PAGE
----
Math Background

Distributive Property of Multiplication: Tips and Tricks

  • Practice the multiplication basic facts by playing a game. Announce two one-digit factors to the class. Then toss a large ball to a student. Have that student announce the product, call out two new factors, and then toss the ball to another student. Continue until each student in the class has had success in reciting a product and catching the ball. You can create a challenge level for the game by announcing factors that are multiples of 10, 100, or 1,000.
  • Provide students with square grid paper (Learning Tool 5 in the Learning Tools Folder) to use when they apply the multiplication algorithm. This will help them align digits in the correct places. You can also use lined paper turned sideways.
  • Use number cubes to generate extra-practice problems. Have one student generate the first factor by rolling the cube once. Have another student generate the second factor by rolling the cube twice for a two-digit number. Have a third student find the product. A fourth student finds the product with the calculator and compares the paper pencil product with the display. When there is a discrepancy, students recalculate, using both methods to discover the source of the error.
  • Have students create posters for the classroom that show models for multiplication by using base-ten blocks. Have other students create posters of the same multiplication by using the algorithm.
  • If you do not have a set of commercially prepared base-ten blocks, you can create paper sets from posterboard or construction paper.
  • Have students work in groups of 3. Announce a different multiplication sentence, such as 4 x 52 = n, for each group to solve. Each group member must choose a different method for finding the solution: modeling with base-ten blocks, multiplication algorithm, repeated addition, or drawing arrays. Students compare answers within their groups. Have them present their solutions and methods to the class.
  • Prepare a set of “Multiplication Bingo” cards by writing nine products in a 3 x 3 grid format. Distribute the cards and announce two factors for students to find the product on their cards. When a student has three products in a row, column, or diagonal, that student wins.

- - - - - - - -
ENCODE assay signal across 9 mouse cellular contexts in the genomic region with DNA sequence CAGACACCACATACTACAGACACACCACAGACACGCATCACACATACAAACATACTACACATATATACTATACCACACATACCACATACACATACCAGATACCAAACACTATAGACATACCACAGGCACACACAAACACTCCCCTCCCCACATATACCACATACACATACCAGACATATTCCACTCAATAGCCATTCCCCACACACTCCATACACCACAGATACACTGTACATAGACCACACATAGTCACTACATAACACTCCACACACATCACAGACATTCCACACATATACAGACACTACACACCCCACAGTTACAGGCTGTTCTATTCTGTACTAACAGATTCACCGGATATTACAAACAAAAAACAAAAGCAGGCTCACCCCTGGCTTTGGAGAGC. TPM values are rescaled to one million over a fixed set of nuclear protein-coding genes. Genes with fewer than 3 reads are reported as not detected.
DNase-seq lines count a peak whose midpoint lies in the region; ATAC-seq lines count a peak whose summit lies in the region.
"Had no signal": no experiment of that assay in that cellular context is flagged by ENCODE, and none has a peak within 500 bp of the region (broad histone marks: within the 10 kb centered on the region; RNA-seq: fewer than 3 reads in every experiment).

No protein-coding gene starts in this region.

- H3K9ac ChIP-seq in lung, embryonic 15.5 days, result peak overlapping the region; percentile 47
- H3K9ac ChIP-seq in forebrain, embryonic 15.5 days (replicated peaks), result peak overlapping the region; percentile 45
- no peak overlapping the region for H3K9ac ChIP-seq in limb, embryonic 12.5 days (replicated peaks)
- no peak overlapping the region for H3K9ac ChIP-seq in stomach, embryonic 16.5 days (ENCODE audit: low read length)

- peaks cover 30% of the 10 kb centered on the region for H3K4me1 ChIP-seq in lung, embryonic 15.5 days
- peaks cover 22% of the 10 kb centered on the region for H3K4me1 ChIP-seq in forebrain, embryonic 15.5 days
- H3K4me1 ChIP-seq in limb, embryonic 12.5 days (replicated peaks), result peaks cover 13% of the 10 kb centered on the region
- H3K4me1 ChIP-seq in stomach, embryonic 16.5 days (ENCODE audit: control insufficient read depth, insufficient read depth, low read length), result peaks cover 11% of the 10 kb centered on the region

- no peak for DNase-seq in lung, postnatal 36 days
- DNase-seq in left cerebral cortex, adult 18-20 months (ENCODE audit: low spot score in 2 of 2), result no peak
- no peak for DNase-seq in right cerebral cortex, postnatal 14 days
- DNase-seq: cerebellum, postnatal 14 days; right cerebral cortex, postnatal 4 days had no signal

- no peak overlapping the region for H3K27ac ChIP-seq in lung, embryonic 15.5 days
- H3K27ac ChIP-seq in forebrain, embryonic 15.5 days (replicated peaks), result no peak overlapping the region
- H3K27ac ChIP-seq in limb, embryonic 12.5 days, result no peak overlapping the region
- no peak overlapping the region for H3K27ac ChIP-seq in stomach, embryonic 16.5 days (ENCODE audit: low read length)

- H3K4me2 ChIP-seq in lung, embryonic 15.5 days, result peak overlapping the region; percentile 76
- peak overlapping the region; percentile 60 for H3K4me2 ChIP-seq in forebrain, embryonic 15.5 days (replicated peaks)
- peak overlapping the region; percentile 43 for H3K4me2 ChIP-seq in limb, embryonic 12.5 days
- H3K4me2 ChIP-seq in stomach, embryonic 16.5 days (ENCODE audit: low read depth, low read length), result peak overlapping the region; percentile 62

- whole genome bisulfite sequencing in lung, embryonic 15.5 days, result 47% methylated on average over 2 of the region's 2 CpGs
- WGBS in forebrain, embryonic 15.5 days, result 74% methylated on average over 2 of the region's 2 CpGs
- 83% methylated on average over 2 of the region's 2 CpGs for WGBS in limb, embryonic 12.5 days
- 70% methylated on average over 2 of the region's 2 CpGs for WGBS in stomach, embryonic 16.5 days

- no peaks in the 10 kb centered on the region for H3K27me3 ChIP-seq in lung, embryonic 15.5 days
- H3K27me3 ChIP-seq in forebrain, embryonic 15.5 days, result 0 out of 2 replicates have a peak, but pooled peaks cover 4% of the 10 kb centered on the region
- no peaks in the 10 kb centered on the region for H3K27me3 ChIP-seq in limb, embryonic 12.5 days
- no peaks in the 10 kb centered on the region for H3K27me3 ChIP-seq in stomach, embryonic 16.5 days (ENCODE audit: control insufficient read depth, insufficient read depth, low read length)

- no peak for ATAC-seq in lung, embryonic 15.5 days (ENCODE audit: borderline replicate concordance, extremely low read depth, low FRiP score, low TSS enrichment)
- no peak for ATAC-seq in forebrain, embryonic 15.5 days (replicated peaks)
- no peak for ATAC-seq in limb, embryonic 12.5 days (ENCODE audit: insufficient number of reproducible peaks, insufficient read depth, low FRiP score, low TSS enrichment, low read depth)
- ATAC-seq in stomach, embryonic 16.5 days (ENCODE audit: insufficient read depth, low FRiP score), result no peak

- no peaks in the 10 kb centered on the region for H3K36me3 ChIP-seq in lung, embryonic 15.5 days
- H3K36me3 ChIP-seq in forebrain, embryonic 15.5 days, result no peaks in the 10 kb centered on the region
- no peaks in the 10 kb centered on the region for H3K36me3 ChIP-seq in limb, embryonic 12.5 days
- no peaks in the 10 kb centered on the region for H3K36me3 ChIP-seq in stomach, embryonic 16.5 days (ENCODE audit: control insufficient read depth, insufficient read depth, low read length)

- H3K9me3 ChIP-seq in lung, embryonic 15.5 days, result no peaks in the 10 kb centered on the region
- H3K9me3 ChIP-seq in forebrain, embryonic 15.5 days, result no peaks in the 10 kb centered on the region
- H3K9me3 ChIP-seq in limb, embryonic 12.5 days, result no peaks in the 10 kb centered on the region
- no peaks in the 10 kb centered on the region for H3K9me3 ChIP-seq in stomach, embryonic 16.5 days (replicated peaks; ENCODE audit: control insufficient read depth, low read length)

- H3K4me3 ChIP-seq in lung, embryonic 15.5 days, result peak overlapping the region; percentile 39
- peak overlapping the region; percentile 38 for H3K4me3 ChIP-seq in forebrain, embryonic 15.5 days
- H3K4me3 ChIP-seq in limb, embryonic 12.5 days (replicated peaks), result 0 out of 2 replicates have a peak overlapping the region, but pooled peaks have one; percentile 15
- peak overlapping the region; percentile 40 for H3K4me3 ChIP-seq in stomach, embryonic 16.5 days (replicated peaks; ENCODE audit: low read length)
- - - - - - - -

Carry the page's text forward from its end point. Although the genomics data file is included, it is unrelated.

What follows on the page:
• Have students create word problems that use the Distributive Property. For example: Sue bought 3 lunch tickets on Monday and 5 lunch tickets on Friday. If each ticket costs $2, how much did she spend in all? Encourage students to write the problem on one side of their paper and its solution on the back. Students exchange papers to check.
  • On large index cards, write exercises that can be solved by using mental math. Include multiples of 10, 100, and 1,000. Also include exercises that have a repeated factor so that they can be solved by applying the Distributive Property. Examples might include: 4 x 400 = n, 80 x 20 = n, or (8 x 13) + (2 x 13) = n.
  • Use different-sized bottle caps to demonstrate the multiplication properties. To show the Commutative Property, place two different caps on a table and switch them back and forth. To show the Associative Property, place three different caps on the table and group the center cap with the first cap. Then group the center cap with the last cap.
  • Search advertisements from newspapers and magazines that may involve multiplication. For example, grocery ads can be used to calculate the total cost of 5 or 10 cans of soup. Carpeting ads can be used to find the total cost of carpeting the classroom. Create a bulletin board with the advertisements and corresponding word problems.

Houghton Mifflin Math Grade 4